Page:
Pensions  

FSCS drops investigation into pension advisers

FSCS drops investigation into pension advisers

The Financial Services Compensation Scheme has suspended its investigation against two advice companies linked to a £21m pension scam after it found no evidence that the firms were aware of the nature of the scam.

In May 2018, Fast Pensions, which acted as sponsoring employer for 15 retirement schemes, was closed down in the High Court, alongside five other companies associated with it.

The companies and the trustee of the schemes were wound up in the public interest after they were found to have “been used to abuse millions of pounds of people’s savings”, according to the Insolvency Service at the time.

It found between 2012 and 2013, 520 people were encouraged to transfer their pension savings from existing providers into one of 15 schemes, with Fast Pensions acting as the sponsoring employer.

Some individuals received cold calls offering free pension reviews, while others were told that they could get a loan if they transferred their pension savings to one of the Fast Pensions schemes.

In some cases pension funds were invested into high risk investments, some of which have become illiquid, which means they cannot currently be sold or traded.

Following this the FSCS began accepting claims against 1 Stop Financial Services and Douglas Baillie Ltd, which gave advice to clients to transfer their pensions into one of the 15 schemes.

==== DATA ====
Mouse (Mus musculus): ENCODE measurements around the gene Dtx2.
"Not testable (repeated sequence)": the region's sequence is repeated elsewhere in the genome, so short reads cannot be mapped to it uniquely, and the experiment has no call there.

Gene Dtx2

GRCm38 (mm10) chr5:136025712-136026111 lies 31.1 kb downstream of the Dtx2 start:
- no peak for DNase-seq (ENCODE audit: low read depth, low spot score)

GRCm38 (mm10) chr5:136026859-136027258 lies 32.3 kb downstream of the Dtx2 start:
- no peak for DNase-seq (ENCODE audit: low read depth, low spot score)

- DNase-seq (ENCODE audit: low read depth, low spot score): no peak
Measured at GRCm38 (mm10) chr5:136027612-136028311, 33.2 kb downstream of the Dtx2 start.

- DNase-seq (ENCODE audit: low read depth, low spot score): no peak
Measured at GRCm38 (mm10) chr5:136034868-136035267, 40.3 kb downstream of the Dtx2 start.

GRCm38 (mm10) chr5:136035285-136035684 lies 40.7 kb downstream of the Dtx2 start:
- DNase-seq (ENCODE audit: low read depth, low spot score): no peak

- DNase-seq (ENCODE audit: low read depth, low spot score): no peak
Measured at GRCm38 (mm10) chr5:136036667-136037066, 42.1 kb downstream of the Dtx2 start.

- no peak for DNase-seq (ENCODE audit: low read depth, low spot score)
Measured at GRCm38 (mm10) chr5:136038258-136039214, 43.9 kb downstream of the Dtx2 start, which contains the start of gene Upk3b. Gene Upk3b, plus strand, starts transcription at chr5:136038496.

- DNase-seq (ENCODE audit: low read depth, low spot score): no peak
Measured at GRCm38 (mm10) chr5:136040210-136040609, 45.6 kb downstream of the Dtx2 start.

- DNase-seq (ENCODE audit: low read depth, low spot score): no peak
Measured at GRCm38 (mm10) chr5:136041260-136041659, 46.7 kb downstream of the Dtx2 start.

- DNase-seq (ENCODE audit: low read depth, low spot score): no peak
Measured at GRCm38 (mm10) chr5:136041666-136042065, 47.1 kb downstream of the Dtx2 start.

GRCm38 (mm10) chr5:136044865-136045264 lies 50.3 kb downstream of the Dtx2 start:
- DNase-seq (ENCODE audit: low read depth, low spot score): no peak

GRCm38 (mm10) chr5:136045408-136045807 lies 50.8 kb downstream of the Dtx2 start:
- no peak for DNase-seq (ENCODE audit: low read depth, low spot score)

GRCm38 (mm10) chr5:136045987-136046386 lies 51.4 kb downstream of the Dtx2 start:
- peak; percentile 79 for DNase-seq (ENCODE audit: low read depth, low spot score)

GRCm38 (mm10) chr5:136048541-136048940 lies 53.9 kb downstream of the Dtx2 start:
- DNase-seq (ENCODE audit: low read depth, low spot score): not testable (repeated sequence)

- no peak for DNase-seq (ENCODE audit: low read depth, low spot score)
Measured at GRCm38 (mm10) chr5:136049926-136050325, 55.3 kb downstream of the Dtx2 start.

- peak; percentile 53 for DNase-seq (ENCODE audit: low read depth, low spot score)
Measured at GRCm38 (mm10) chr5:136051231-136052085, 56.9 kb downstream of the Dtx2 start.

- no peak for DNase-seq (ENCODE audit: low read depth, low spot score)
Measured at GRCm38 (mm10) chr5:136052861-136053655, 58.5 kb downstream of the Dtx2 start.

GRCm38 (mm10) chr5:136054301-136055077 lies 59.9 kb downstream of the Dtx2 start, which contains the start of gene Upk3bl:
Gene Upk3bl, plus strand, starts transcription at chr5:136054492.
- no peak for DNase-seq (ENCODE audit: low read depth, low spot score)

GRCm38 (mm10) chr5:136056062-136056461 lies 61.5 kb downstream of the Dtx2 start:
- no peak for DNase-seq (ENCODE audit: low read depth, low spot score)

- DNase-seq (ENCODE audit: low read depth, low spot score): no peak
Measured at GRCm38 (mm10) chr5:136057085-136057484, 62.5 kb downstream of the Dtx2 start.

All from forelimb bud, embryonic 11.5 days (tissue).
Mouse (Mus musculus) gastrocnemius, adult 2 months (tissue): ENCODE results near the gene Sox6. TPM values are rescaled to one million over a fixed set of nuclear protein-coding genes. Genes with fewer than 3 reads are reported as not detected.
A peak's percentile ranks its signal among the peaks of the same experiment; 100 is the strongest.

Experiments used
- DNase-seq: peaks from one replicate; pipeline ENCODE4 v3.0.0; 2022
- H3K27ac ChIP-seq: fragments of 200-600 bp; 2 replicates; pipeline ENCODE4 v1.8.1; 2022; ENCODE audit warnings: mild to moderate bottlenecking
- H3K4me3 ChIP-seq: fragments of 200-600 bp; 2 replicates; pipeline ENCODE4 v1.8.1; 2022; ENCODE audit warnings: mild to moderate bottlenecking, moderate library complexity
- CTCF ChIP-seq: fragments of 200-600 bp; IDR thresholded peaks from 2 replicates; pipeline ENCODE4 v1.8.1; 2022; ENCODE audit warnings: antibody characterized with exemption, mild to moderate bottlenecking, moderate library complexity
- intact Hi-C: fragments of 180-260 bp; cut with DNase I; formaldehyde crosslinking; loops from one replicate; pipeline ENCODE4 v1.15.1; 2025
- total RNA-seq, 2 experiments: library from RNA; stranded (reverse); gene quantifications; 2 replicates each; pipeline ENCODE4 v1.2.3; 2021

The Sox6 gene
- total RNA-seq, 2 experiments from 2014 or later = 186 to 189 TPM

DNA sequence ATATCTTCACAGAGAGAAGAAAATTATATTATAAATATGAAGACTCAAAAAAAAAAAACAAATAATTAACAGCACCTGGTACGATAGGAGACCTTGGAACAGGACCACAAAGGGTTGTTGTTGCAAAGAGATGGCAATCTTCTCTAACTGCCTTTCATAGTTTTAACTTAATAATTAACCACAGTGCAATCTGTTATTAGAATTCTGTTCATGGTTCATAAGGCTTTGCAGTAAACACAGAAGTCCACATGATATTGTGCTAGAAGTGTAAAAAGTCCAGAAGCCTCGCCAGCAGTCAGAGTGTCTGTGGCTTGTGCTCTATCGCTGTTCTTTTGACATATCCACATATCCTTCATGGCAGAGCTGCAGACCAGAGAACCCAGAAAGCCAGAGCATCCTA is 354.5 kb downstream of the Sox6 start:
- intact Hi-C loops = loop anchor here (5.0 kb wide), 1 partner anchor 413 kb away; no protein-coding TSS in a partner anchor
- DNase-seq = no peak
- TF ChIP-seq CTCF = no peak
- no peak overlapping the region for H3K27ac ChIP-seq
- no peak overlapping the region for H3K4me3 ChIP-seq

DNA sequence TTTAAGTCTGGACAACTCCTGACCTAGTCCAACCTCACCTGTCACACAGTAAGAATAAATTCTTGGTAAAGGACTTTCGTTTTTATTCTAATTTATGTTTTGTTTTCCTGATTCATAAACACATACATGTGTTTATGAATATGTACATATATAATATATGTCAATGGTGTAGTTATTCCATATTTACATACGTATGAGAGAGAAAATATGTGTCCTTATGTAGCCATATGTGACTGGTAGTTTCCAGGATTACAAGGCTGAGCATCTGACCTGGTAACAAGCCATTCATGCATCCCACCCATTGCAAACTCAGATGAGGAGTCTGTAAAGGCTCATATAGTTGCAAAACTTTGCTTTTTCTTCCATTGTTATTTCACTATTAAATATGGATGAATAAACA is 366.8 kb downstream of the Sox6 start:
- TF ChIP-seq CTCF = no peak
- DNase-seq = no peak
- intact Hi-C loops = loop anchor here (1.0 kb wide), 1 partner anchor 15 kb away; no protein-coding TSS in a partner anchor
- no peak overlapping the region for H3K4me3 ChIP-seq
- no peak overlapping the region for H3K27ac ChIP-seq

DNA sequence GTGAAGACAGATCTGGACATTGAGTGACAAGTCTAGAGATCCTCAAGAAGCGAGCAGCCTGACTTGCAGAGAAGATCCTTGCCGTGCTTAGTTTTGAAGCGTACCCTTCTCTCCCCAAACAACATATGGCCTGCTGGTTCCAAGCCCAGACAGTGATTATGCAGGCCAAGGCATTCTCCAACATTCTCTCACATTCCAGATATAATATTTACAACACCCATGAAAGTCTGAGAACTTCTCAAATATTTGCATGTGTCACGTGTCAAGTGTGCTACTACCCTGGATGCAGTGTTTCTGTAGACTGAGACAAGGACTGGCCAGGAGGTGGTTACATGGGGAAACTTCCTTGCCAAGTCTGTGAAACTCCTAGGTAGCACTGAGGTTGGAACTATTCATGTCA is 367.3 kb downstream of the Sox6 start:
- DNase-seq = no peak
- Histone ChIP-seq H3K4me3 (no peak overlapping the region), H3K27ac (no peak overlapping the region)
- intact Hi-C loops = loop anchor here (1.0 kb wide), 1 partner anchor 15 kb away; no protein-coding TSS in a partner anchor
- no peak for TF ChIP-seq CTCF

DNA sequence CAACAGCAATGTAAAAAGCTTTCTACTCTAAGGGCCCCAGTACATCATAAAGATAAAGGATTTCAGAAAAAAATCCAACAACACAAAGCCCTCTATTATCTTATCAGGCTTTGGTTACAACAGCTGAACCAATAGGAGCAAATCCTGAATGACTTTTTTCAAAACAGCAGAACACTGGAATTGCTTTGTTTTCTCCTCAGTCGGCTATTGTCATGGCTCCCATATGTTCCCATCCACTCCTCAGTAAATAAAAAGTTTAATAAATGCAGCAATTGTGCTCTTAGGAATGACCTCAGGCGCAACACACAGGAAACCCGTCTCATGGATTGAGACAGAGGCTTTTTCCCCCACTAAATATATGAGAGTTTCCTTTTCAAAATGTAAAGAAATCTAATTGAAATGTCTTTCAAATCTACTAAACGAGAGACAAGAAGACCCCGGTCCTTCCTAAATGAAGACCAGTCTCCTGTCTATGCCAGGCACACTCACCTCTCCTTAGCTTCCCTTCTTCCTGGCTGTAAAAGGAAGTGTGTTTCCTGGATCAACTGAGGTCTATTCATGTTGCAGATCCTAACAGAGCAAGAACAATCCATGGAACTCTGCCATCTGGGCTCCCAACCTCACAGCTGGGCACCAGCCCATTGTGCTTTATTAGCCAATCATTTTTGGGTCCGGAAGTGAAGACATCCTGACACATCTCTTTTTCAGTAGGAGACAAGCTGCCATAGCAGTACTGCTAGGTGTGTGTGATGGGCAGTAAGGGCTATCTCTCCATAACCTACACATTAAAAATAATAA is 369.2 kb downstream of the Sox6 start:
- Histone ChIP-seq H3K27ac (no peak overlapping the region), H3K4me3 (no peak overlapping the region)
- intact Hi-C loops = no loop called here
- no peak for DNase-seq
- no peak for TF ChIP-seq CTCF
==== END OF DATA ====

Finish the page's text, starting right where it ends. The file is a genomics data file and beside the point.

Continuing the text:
But in an update on its website, published this week (January 7), the lifeboat scheme announced that it has suspended its investigation against Fast Pensions as no evidence was found to show that FCA-authorised or regulated firms were aware of its actions regarding pension money.

This means that its investigation into the two advice firms has also come to a close as it was unable to establish that the firms owed its customers a civil liability regarding the pension transfers.

In April 2014, Andrew Rees and Timothy Hughes, partners at 1 Stop Financial Services, were banned by the Financial Conduct Authority from "performing any significant influence function in relation to any regulated activity".

This came after the FCA found they had advised customers to switch into self-invested personal pensions which enabled them to invest in unregulated and high risk products.

Following this, 1 Stop Financial Services ceased trading and applied to cancel its FCA permissions.

Douglas Baillie suspended the operation of its pension switching business,The Pension Specialists, in October 2013 following concerns raised by the FCA.

It later entered liquidation in 2016 and was unauthorised by the FCA in November 2016.

In total the FSCS received four claims in relation to Fast Pensions, two against Douglas Baillie and one against 1 Stop Financial Services.

The FSCS is able to restart its investigation in relation to Fast Pensions if it finds new evidence against any FCA-authorised advisers.

amy.austin@ft.com

What do you think about the issues raised by this story? Email us on fa.letters@ft.com to let us know.